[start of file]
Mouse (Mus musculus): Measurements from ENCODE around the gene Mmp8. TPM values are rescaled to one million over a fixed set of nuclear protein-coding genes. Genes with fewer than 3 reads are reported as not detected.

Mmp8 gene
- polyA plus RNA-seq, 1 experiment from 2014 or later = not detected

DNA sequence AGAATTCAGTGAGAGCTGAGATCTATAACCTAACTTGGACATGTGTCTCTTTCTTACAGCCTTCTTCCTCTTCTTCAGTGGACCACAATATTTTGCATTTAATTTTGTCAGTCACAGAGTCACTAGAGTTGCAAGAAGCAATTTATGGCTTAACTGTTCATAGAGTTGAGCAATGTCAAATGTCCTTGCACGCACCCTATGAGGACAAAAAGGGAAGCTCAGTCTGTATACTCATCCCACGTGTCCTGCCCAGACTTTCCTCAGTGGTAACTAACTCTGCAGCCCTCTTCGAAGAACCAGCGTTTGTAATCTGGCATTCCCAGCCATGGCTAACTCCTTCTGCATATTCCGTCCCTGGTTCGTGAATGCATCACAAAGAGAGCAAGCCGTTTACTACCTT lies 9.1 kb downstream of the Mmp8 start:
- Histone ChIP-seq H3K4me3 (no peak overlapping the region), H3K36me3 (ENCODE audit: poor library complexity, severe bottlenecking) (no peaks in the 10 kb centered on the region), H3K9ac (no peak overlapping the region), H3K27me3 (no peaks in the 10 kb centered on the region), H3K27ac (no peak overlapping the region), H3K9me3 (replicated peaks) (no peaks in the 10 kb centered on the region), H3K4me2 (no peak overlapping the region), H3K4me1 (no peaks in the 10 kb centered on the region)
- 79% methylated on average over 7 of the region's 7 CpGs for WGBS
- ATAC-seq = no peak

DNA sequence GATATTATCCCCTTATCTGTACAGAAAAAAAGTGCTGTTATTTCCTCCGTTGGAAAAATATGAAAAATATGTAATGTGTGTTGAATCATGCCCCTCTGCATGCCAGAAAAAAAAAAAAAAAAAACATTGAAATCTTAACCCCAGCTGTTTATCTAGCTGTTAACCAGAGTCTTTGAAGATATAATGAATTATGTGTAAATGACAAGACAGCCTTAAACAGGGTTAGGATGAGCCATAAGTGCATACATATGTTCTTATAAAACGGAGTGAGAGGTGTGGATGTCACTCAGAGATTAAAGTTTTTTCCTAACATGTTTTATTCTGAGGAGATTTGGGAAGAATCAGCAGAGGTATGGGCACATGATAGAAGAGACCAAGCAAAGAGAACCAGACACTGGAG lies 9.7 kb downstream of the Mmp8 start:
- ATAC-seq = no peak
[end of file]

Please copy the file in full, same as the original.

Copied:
Mouse (Mus musculus): Measurements from ENCODE around the gene Mmp8. TPM values are rescaled to one million over a fixed set of nuclear protein-coding genes. Genes with fewer than 3 reads are reported as not detected.

Mmp8 gene
- polyA plus RNA-seq, 1 experiment from 2014 or later = not detected

DNA sequence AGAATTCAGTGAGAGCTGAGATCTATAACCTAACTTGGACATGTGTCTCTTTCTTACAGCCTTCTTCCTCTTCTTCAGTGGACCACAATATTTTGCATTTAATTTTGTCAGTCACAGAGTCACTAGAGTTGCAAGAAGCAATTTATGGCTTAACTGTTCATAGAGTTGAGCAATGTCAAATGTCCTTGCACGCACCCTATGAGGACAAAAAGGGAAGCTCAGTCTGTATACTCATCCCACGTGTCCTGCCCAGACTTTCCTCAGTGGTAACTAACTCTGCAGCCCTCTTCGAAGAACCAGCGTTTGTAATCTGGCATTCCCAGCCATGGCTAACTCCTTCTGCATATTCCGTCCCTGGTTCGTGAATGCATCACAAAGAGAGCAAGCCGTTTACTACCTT lies 9.1 kb downstream of the Mmp8 start:
- Histone ChIP-seq H3K4me3 (no peak overlapping the region), H3K36me3 (ENCODE audit: poor library complexity, severe bottlenecking) (no peaks in the 10 kb centered on the region), H3K9ac (no peak overlapping the region), H3K27me3 (no peaks in the 10 kb centered on the region), H3K27ac (no peak overlapping the region), H3K9me3 (replicated peaks) (no peaks in the 10 kb centered on the region), H3K4me2 (no peak overlapping the region), H3K4me1 (no peaks in the 10 kb centered on the region)
- 79% methylated on average over 7 of the region's 7 CpGs for WGBS
- ATAC-seq = no peak

DNA sequence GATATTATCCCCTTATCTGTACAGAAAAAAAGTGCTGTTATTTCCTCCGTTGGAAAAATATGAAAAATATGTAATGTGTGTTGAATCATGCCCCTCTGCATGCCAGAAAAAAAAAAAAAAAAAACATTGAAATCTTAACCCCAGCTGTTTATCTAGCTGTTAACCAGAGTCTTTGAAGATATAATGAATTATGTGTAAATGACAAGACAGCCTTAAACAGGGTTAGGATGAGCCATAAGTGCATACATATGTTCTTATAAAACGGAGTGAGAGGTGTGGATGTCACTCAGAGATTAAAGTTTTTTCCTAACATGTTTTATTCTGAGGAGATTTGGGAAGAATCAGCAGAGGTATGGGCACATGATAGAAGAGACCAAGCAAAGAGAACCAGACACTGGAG lies 9.7 kb downstream of the Mmp8 start:
- ATAC-seq = no peak